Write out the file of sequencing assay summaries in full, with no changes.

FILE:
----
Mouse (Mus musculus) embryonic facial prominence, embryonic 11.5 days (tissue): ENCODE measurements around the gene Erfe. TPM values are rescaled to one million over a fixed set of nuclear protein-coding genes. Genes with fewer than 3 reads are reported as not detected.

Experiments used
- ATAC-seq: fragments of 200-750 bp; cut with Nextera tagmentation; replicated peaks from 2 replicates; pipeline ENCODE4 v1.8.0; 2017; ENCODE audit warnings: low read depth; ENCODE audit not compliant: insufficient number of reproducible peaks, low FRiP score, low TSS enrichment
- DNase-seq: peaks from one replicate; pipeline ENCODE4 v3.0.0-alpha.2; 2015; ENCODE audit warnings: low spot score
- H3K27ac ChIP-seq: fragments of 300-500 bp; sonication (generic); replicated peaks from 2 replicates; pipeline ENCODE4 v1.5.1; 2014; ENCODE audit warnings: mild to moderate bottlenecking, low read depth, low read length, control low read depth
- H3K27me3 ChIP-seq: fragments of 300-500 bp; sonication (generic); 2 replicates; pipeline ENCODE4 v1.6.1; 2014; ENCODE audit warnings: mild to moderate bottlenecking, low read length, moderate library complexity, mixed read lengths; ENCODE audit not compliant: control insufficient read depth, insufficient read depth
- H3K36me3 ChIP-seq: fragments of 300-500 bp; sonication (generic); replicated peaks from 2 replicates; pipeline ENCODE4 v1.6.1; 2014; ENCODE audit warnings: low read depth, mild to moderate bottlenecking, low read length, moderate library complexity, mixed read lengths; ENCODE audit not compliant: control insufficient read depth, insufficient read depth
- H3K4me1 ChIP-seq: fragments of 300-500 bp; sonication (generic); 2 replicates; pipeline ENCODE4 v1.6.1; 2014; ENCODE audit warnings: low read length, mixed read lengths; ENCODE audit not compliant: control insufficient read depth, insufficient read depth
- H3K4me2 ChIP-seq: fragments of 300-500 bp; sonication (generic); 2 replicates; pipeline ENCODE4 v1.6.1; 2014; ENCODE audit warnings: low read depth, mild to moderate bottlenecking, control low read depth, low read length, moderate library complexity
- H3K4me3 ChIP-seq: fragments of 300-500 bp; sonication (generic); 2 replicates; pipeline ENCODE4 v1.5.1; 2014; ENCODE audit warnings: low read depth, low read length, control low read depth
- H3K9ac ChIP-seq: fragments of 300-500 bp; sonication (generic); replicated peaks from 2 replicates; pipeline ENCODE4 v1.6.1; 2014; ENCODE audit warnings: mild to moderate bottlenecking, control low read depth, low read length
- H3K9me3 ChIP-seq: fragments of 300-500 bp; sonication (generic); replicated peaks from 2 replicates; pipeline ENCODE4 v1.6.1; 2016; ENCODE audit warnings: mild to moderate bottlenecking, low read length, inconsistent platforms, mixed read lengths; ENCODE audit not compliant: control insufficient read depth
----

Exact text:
Mouse (Mus musculus) embryonic facial prominence, embryonic 11.5 days (tissue): ENCODE measurements around the gene Erfe. TPM values are rescaled to one million over a fixed set of nuclear protein-coding genes. Genes with fewer than 3 reads are reported as not detected.

Experiments used
- ATAC-seq: fragments of 200-750 bp; cut with Nextera tagmentation; replicated peaks from 2 replicates; pipeline ENCODE4 v1.8.0; 2017; ENCODE audit warnings: low read depth; ENCODE audit not compliant: insufficient number of reproducible peaks, low FRiP score, low TSS enrichment
- DNase-seq: peaks from one replicate; pipeline ENCODE4 v3.0.0-alpha.2; 2015; ENCODE audit warnings: low spot score
- H3K27ac ChIP-seq: fragments of 300-500 bp; sonication (generic); replicated peaks from 2 replicates; pipeline ENCODE4 v1.5.1; 2014; ENCODE audit warnings: mild to moderate bottlenecking, low read depth, low read length, control low read depth
- H3K27me3 ChIP-seq: fragments of 300-500 bp; sonication (generic); 2 replicates; pipeline ENCODE4 v1.6.1; 2014; ENCODE audit warnings: mild to moderate bottlenecking, low read length, moderate library complexity, mixed read lengths; ENCODE audit not compliant: control insufficient read depth, insufficient read depth
- H3K36me3 ChIP-seq: fragments of 300-500 bp; sonication (generic); replicated peaks from 2 replicates; pipeline ENCODE4 v1.6.1; 2014; ENCODE audit warnings: low read depth, mild to moderate bottlenecking, low read length, moderate library complexity, mixed read lengths; ENCODE audit not compliant: control insufficient read depth, insufficient read depth
- H3K4me1 ChIP-seq: fragments of 300-500 bp; sonication (generic); 2 replicates; pipeline ENCODE4 v1.6.1; 2014; ENCODE audit warnings: low read length, mixed read lengths; ENCODE audit not compliant: control insufficient read depth, insufficient read depth
- H3K4me2 ChIP-seq: fragments of 300-500 bp; sonication (generic); 2 replicates; pipeline ENCODE4 v1.6.1; 2014; ENCODE audit warnings: low read depth, mild to moderate bottlenecking, control low read depth, low read length, moderate library complexity
- H3K4me3 ChIP-seq: fragments of 300-500 bp; sonication (generic); 2 replicates; pipeline ENCODE4 v1.5.1; 2014; ENCODE audit warnings: low read depth, low read length, control low read depth
- H3K9ac ChIP-seq: fragments of 300-500 bp; sonication (generic); replicated peaks from 2 replicates; pipeline ENCODE4 v1.6.1; 2014; ENCODE audit warnings: mild to moderate bottlenecking, control low read depth, low read length
- H3K9me3 ChIP-seq: fragments of 300-500 bp; sonication (generic); replicated peaks from 2 replicates; pipeline ENCODE4 v1.6.1; 2016; ENCODE audit warnings: mild to moderate bottlenecking, low read length, inconsistent platforms, mixed read lengths; ENCODE audit not compliant: control insufficient read depth